Blog Post #3

To me, one of the most interesting points that Bard’s video makes is how in Goldilock Rhetoric, language and communication have such a heavy influence on determining the ways in which NTs view and categorize individuals. Usually, if a person is non-verbal, people assume that the lack of activity in their speech corresponds directly to the amount of activity in their minds. Bard points out that while a non-verbal autistic person cannot speak in our language, they can still be quite intelligent (i.e. Amanda Baggs) and very well might be able to do things that verbal autistic individuals and NT’s cannot. Bard is right in saying that many non-verbal autists probably have intelligence comparable to Amanda Baggs’s, even though their intelligence is not accounted for just because they cannot communicate the same way as the rest of us. Further, a verbal autistic individual may have trouble doing certain simple tasks, such as laundry or using a pencil, that may not be so visible to the public eye as speech. I can see why Bard feels upset about NTs trying to compare the two, just as a result of NTs’ tendency to correlate spoken language and intelligence so directly with one another.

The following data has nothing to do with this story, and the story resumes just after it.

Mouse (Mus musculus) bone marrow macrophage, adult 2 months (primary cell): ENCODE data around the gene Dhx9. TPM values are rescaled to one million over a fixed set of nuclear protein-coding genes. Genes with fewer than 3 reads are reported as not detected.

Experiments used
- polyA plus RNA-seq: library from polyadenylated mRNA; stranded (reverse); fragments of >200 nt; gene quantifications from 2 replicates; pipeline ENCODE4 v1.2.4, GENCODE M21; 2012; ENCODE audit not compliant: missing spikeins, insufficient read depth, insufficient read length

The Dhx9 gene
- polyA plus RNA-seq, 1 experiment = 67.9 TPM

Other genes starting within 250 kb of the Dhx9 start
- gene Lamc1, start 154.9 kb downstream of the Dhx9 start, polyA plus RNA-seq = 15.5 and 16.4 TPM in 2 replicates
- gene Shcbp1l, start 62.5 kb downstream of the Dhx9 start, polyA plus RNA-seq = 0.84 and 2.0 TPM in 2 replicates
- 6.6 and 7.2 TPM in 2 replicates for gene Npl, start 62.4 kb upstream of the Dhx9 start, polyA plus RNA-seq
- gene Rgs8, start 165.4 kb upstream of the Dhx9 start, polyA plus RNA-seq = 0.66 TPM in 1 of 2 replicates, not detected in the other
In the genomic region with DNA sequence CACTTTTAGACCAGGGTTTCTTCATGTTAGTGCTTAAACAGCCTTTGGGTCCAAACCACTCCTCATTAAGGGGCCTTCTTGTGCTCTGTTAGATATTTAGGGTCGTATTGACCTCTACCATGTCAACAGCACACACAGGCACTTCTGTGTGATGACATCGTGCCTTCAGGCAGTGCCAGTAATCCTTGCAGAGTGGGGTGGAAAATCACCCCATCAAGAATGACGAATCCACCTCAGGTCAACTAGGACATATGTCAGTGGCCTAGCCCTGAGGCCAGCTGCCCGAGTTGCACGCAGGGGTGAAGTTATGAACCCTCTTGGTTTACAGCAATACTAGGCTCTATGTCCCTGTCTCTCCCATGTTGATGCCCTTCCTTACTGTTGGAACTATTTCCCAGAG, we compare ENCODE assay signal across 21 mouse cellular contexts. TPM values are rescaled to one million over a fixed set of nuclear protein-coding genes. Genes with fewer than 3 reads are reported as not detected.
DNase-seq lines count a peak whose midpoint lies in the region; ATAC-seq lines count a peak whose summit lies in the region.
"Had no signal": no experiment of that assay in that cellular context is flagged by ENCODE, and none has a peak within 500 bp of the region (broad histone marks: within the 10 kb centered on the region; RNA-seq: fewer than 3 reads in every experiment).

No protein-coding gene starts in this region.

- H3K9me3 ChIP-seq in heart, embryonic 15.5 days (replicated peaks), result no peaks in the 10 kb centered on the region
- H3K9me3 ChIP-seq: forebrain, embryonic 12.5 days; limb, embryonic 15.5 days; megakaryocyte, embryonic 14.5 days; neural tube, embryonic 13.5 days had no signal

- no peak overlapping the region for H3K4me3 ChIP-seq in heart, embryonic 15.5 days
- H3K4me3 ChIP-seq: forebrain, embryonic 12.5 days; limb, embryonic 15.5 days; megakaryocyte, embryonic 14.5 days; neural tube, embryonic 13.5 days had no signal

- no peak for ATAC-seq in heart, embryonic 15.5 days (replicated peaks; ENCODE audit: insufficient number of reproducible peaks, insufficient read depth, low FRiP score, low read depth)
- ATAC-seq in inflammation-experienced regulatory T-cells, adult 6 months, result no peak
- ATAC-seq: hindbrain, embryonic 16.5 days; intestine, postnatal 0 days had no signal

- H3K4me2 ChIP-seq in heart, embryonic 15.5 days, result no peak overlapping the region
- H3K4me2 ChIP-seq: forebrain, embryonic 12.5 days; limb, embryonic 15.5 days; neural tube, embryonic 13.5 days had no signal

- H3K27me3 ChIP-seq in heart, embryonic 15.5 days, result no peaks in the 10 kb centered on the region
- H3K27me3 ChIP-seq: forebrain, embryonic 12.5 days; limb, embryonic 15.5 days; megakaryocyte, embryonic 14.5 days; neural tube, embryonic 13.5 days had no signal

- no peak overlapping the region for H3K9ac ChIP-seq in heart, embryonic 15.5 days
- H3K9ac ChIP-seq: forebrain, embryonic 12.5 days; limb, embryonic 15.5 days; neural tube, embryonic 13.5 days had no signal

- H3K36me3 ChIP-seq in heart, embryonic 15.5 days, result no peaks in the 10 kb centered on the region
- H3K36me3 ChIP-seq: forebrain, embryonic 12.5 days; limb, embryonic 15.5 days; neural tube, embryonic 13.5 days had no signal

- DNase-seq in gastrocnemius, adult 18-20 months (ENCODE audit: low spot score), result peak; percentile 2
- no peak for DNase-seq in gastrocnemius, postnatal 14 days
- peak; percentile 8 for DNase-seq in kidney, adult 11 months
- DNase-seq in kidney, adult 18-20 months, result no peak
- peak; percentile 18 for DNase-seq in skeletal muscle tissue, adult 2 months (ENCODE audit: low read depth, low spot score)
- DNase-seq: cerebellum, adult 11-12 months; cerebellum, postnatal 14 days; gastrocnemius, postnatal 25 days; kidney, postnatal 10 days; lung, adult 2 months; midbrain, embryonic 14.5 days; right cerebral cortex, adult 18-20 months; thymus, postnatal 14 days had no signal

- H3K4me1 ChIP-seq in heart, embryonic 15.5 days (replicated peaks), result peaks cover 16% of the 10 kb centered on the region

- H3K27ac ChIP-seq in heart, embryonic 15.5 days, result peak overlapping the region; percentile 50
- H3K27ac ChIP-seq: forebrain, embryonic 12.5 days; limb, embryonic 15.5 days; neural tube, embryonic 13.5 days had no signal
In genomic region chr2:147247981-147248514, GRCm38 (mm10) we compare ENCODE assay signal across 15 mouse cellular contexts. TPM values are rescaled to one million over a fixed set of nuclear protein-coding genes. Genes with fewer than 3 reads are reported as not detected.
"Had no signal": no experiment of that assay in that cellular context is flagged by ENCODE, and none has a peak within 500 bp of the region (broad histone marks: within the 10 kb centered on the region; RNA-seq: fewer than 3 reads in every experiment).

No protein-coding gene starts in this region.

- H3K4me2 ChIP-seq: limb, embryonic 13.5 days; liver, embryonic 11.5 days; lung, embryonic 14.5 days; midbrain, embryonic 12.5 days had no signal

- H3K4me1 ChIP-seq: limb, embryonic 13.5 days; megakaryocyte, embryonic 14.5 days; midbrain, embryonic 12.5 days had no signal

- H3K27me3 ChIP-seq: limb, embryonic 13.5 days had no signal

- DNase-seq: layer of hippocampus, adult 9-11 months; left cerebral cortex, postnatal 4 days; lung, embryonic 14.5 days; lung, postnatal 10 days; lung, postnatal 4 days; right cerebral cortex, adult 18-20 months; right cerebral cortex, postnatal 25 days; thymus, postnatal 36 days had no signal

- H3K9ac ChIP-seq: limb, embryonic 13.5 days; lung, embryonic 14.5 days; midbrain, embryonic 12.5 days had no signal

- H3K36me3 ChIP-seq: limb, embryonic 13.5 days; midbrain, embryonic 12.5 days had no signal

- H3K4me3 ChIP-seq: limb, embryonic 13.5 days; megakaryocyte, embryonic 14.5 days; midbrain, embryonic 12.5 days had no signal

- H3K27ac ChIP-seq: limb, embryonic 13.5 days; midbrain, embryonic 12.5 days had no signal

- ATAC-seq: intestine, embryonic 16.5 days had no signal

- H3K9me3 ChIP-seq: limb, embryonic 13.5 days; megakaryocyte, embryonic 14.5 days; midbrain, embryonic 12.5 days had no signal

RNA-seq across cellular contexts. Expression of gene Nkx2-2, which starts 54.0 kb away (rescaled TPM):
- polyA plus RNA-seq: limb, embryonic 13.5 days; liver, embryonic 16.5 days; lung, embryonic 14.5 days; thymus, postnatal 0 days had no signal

Honestly, Bard’s list of 9 things NTs shouldn’t do kind of intimidated me at first. After reading each, I immediately asked myself if I had ever done any of these things when communicating with a special needs person. But, I will say the list really made me switch my perspective when thinking about how a person with any sort of special needs might feel when interacting with an NT. No person wants to feel pitied, corrected, inadequate, or ignored. Savarese’s article reminded me of the importance of trying to put yourself in the other person’s shoes when communicating with them; it would be so awful to feel such entrapment by your physical responses just from the anxiousness or nervousness of having someone speak to you. It was especially thought-provoking that Savarese had to deliberately greet children indirectly, just to keep from getting too excited and energetic. Usually, being excited and energetic is a good thing — it’s hard to imagine purposely holding these responses back.

All in all, no matter what an NT does, they won’t fully understand what the world looks or feels like to a person on any part of the autism spectrum. Nor does a person on the autism spectrum know what it’s like to be an NT, or what it’s like to be in the shoes of any other autistic individual. Life is not a “who has it worse” or “who understands it better” competition. We’ve all been given unique perspectives, and when interacting, we should do our best to be patient, genuine, and show respect to one another.


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